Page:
Be Proud California: We have 11 of nations 16 Worst Traffic Bottlenecks

California has the worst roads in the nation, the deadliest roads in the nation and proudly we can claim that eleven of the sixteen worst traffic bottlenecks in the nation are in the former Golden State. Add high taxes, failed schools, illegal aliens protected bylaw enforcement, and we know why Texas is doing so well.

Now we have an analysis—all we have to do is spend tens of billions on government transportation (it is NOT “public” transportation—it is owned and controlled by the government/union cabal), force people to spend added hours getting to work and back and then spend billions subsiding the money losing systems.

“Thus, many commuters frustrated by Bottleneck #7, the Ventura Freeway in the San Fernando Valley portion of Los Angeles, could be riding the Metro Orange Line nearby instead, but don’t.

The same for drivers tied up on I-110 near downtown Los Angeles, who could be on the Metro Gold or Blue lines. Or plenty of drivers on that often-congested stretch of skyway in San Francisco, many of whom could ride BART.

One lesson here, then, is that mass transit doesn’t solve all congestion. Just look at the I-10 between downtown Los Angeles and the city’s Westside, where commuters sit and wait while trains zip unmolested along the almost parallel, mostly completed Metro Expo Line.

Remember the BART strike—want the unions to control Southern California drivers, jobs and businesses? This is a recipe for economic extortion and hostage taking.

LA-Freeway-Xchange-110-105

Bottleneck Report: Transit Only a Partial Fix

Tom Elias, Santa Monica Mirror, 1/16/16

Many of America’s worst traffic bottlenecks are holding up commuters for hours each week even where there’s plenty of mass transit nearby.

That’s the upshot of a new report titled “Unclogging America’s Arteries,” which offers a few nostrums that don’t really figure to solve the problem anytime soon.

The most prominent conclusion of the study is that 11 of the nation’s 16 worst bottlenecks are in California, the vast majority in Los Angeles and Orange counties. That won’t surprise commuters accustomed to putting up with parking-lot scenes on I-405, U.S. 101, I-110 and I-10 in L.A., but it might surprise San Francisco drivers to learn that the 1.9-mile stretch of I-80 approaching the Bay Bridge from the south and west wastes more time for more people than all but 11 others nationwide.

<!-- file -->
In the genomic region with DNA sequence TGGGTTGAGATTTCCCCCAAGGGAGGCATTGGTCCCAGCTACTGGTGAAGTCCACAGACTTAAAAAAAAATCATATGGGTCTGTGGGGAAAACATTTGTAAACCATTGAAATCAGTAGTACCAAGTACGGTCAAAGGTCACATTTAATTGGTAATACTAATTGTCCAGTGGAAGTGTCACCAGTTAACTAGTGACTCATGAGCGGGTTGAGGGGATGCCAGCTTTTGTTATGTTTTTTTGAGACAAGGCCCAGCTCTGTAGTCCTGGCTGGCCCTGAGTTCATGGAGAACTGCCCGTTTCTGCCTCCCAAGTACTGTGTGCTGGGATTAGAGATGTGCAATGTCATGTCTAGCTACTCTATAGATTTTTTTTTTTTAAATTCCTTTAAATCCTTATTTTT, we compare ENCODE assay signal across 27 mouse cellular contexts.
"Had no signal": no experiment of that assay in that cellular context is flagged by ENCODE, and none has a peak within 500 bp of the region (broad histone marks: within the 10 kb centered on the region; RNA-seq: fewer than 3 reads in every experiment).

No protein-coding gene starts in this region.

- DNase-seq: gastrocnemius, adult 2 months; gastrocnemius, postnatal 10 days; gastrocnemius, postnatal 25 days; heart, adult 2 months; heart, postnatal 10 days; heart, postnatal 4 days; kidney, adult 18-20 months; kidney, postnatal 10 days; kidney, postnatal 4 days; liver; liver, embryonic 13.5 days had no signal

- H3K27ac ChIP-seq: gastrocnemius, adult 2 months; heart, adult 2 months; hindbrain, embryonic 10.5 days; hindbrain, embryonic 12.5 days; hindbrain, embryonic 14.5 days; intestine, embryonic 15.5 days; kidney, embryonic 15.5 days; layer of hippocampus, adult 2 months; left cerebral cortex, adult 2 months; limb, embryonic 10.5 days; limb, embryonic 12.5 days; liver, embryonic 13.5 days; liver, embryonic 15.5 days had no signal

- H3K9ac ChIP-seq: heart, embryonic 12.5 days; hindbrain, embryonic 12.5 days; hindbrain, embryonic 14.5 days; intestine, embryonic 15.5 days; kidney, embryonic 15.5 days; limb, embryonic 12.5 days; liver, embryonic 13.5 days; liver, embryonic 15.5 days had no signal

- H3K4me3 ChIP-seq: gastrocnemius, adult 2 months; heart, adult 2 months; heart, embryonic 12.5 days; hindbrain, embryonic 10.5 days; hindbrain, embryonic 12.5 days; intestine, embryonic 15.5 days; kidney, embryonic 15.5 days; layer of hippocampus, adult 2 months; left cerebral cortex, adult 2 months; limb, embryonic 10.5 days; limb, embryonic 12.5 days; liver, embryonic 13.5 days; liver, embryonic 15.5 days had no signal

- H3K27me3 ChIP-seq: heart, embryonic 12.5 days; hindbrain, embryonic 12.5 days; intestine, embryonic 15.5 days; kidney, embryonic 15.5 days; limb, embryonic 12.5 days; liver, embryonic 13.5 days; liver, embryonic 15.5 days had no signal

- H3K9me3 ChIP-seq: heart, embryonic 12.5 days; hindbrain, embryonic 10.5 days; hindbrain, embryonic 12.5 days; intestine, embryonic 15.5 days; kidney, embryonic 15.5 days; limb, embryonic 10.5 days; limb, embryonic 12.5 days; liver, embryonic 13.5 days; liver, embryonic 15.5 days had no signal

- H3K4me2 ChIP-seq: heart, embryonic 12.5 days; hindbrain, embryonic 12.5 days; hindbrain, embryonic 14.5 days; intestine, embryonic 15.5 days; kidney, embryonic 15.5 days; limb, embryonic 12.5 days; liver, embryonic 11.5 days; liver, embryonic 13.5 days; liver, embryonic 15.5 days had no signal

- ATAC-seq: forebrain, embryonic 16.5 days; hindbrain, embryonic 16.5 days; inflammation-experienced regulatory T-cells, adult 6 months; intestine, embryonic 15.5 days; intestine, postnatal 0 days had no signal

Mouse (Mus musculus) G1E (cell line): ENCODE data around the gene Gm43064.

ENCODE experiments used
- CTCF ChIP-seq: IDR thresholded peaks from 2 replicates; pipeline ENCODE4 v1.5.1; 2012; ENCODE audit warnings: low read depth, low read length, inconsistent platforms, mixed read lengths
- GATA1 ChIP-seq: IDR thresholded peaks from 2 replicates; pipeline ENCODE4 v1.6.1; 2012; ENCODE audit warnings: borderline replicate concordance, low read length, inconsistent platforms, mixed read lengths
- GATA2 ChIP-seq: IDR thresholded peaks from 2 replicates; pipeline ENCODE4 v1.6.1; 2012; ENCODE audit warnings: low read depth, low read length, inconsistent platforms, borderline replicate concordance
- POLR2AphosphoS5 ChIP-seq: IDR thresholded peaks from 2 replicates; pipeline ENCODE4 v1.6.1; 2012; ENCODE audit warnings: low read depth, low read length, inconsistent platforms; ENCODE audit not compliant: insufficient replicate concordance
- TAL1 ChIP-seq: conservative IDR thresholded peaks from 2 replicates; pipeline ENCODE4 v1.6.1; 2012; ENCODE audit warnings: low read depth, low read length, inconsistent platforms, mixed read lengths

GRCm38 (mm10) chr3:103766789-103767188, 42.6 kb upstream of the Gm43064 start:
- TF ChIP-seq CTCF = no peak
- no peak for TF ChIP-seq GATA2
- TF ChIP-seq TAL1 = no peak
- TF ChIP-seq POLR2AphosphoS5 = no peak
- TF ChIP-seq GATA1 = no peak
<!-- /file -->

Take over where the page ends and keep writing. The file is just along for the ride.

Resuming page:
It may be more surprising to learn that crowding and delays on I-405 in Orange County are far worse than in New York’s Lincoln Tunnel, costing drivers and their passengers 7.1 million hours of waiting time yearly, more than double what Manhattan and New Jersey folk spend hung up in the always-jammed tunnel system under the Hudson River.

Similarly, it will probably stun the tens of thousands who commute daily on Houston’s Katy Freeway, I-10’s Texas iteration, to learn they’re not even in the top 50 when it comes to wasting time. That almost has to be an error of omission.

One remarkable thing about all this is that more than a dozen routes listed among the nation’s most crowded (a stretch of Chicago’s I-90 ranks No. 1) run near and parallel to mass transit. Theoretically, then, it’s possible to bypass the frustrating waits by riding trains or busways.

Thus, many commuters frustrated by Bottleneck #7, the Ventura Freeway in the San Fernando Valley portion of Los Angeles, could be riding the Metro Orange Line nearby instead, but don’t.

The same for drivers tied up on I-110 near downtown Los Angeles, who could be on the Metro Gold or Blue lines. Or plenty of drivers on that often-congested stretch of skyway in San Francisco, many of whom could ride BART.

One lesson here, then, is that mass transit doesn’t solve all congestion. Just look at the I-10 between downtown Los Angeles and the city’s Westside, where commuters sit and wait while trains zip unmolested along the almost parallel, mostly completed Metro Expo Line.

Altogether, California drivers last year wasted more than 47 million waking hours waiting in traffic along the state’s 15 most congested routes.

The federal planners who put out the new report appear to have few viable ideas for getting stalled traffic moving. They call for “cost-effective, high-impact” investments to improve traffic, but quickly add that “There is no silver bullet for addressing it.”